In our last post, we looked at the kinds of things that are usually included in a robust business strategy. Writing this strategy is, of course, incredibly important to the continued success, and prospective growth, of your business. But, regardless of how awesome your strategy may be, having this stored securely in your most senior director’s grey matter, or in the dark recesses of your SLTs’ laptops, doesn’t count for much if your people don’t know it. If your employees are not aware of, and on board with your visions and goals, then there’s not much chance of you achieving them.
"Building a visionary company requires one percent vision and 99 percent alignment."
- Jim Collins & Jerry Porras, authors:
"Built to Last: Successful Habits of Visionary Companies"
In fact, effectively communicating your business strategy to your employees is crucial for several reasons. Here is a Guru Top Ten of reasons why you should effectively communicate your business strategy:
Alignment of Goals: When our employees understand our overall business strategy, they can align their individual goals and tasks with the larger objectives of the organisation. This alignment helps create a cohesive and focused workforce, all working towards common goals.
Motivation and Engagement: Knowing how their contributions fit into the bigger picture is motivational to most employees. Understanding the purpose and direction of the company can lead to increased job satisfaction, higher levels of engagement, and a sense of purpose in their work. This seems to be getting more important with each successive generation of workers.
Improved Decision-Making: Employees who are aware of the company's strategic priorities are obviously better equipped to make decisions that are in line with those priorities. This reduces the likelihood of conflicting actions or projects that may divert resources away from strategic goals.
Adaptability and Agility: It’s fair to say that we all now operate in a more rapidly changing business environment than ever before. A well-communicated strategy allows our employees to adapt quickly to new challenges. When they understand the company's overarching strategy, they can more readily adjust their approach to meet the (ever-)evolving market conditions.
Risk Response: Similarly, when our employees are well-informed about the company's strategy, they are better equipped to identify potential risks and challenges. This collective awareness enables the organisation to proactively address issues before they become significant problems.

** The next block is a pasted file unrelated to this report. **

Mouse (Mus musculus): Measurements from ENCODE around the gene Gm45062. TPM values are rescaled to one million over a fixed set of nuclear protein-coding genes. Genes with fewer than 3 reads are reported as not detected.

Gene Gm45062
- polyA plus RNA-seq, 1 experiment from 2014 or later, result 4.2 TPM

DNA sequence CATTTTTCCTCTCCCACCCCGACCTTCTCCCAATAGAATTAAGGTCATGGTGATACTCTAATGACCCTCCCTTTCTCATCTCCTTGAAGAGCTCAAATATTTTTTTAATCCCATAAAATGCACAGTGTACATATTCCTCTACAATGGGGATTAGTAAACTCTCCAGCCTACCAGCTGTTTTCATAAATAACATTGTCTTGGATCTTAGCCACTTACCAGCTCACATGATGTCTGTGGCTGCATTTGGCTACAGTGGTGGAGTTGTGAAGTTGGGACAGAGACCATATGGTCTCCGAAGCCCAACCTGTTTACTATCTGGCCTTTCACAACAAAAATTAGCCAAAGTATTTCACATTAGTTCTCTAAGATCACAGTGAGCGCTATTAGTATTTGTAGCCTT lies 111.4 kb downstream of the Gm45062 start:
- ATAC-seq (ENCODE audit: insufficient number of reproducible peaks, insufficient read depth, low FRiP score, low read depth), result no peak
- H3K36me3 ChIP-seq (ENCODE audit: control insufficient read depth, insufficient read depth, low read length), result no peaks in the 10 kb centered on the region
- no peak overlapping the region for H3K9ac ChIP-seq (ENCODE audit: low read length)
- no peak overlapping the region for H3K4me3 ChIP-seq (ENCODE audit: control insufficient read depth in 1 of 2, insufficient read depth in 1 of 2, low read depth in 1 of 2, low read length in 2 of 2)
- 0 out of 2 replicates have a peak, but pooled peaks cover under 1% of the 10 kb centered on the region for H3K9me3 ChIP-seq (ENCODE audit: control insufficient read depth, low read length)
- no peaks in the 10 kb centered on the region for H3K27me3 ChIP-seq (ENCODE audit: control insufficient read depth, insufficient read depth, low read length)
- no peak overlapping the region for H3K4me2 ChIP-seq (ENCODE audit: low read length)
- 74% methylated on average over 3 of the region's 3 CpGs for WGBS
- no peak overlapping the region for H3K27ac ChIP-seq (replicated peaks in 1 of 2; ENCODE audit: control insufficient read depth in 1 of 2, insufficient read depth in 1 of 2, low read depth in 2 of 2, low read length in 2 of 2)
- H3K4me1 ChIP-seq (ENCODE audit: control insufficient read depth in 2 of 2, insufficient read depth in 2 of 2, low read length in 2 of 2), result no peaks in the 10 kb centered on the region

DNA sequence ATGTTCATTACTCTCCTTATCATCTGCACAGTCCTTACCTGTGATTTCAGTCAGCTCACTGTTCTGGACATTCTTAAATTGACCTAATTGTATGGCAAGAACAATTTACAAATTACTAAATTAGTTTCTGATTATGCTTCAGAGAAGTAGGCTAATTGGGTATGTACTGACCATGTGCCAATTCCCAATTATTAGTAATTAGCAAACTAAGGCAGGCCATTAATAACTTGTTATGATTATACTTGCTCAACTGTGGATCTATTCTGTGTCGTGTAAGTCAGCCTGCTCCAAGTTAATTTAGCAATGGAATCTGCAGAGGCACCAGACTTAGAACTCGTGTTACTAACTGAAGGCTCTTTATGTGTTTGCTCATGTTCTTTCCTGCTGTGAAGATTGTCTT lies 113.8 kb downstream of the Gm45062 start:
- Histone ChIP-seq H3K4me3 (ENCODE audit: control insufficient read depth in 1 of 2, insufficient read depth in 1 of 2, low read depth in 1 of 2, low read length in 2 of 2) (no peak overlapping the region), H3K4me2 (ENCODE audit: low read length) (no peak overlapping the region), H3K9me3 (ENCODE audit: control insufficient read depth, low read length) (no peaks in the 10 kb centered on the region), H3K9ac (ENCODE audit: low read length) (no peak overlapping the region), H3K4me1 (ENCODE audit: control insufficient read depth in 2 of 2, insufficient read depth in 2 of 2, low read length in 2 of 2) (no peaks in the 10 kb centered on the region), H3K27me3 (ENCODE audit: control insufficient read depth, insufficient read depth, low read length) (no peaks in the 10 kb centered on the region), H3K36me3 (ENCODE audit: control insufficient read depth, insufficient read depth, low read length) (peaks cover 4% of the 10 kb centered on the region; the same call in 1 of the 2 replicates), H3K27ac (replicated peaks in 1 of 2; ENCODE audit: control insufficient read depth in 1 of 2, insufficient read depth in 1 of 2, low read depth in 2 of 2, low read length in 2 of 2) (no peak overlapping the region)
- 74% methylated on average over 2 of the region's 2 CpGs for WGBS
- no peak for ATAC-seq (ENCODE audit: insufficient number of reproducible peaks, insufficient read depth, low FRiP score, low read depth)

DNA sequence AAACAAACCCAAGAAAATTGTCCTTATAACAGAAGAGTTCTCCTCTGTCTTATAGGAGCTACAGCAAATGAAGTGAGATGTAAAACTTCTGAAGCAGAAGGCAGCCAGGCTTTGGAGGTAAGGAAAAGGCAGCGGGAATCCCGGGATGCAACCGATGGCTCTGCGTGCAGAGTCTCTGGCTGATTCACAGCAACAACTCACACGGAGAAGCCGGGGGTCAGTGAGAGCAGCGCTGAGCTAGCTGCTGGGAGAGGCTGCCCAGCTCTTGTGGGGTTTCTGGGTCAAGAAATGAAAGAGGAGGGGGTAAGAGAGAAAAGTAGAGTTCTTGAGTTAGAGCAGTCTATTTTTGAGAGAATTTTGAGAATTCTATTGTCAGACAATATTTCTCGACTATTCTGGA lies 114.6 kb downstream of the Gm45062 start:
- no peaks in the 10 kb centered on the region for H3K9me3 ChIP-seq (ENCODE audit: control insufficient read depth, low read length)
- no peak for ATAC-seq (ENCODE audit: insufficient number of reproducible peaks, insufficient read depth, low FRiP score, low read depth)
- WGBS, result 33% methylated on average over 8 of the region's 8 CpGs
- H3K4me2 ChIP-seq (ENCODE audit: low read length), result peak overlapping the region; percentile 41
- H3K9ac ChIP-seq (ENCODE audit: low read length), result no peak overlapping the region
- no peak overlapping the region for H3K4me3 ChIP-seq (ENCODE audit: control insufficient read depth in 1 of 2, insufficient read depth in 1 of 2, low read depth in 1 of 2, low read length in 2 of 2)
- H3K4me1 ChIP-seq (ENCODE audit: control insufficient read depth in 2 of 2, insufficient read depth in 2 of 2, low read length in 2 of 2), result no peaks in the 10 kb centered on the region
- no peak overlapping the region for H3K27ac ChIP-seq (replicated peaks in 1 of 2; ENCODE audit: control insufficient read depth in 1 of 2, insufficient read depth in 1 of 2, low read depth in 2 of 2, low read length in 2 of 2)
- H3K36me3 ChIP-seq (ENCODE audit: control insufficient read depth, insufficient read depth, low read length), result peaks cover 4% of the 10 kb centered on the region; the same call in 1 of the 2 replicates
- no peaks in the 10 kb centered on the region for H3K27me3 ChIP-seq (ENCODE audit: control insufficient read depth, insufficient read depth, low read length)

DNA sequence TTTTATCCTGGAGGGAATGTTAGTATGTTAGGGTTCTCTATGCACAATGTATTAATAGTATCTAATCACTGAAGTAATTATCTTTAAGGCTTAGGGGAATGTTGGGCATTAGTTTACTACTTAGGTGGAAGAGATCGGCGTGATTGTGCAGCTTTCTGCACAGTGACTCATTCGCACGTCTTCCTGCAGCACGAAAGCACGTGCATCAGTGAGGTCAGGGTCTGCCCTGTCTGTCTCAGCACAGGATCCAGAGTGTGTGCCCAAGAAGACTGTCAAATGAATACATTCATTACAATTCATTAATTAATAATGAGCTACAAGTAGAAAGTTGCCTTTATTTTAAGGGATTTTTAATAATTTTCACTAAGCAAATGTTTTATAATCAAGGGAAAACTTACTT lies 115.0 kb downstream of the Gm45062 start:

Enhanced Team Collaboration: Clear communication of business strategy fosters a shared understanding among team members. This shared understanding can enhance collaboration and teamwork, as employees are more likely to work together efficiently when they comprehend the broader organisational goals.
Customer Satisfaction: Employees who understand the business strategy are better positioned to deliver products and services that align with their customers’ needs and expectations. This can lead to improved customer satisfaction and, therefore, loyalty.
Cultural Alignment: The communication of business strategy helps reinforce the company's values and culture. When employees understand the strategic direction, they can embody and promote the values that are essential to achieving the company's goals.
Employee Retention: Employees who feel connected to the company's mission and understand how their role contributes to its success are more likely to stay with the organisation. This can contribute to lower turnover rates and the retention of valuable talent.
Continuous Improvement: An informed workforce is more likely to provide valuable feedback and suggestions for improvement. Open communication channels encourage employees to share their insights, leading to a culture of continuous improvement.
In other words, failing to effectively communicate your business strategy can result in a damaging lack of direction across the business, with misaligned efforts and people working in silos, pursuing individual goals. Motivation is reduced and opportunities for innovation, collaboration, and improvement are missed. Decision-making is weakened and overall performance may be suboptimal. The lack of communication can breed uncertainty, leading to increased resistance to organisational changes and more resistance to adapting to new strategies or approaches. Employees who feel disconnected from the organisation's purpose and goals are also more likely to seek employment elsewhere.
In the final blog of this trilogy, we’ll share your tips on how to effectively share your business strategy with the whole of your population.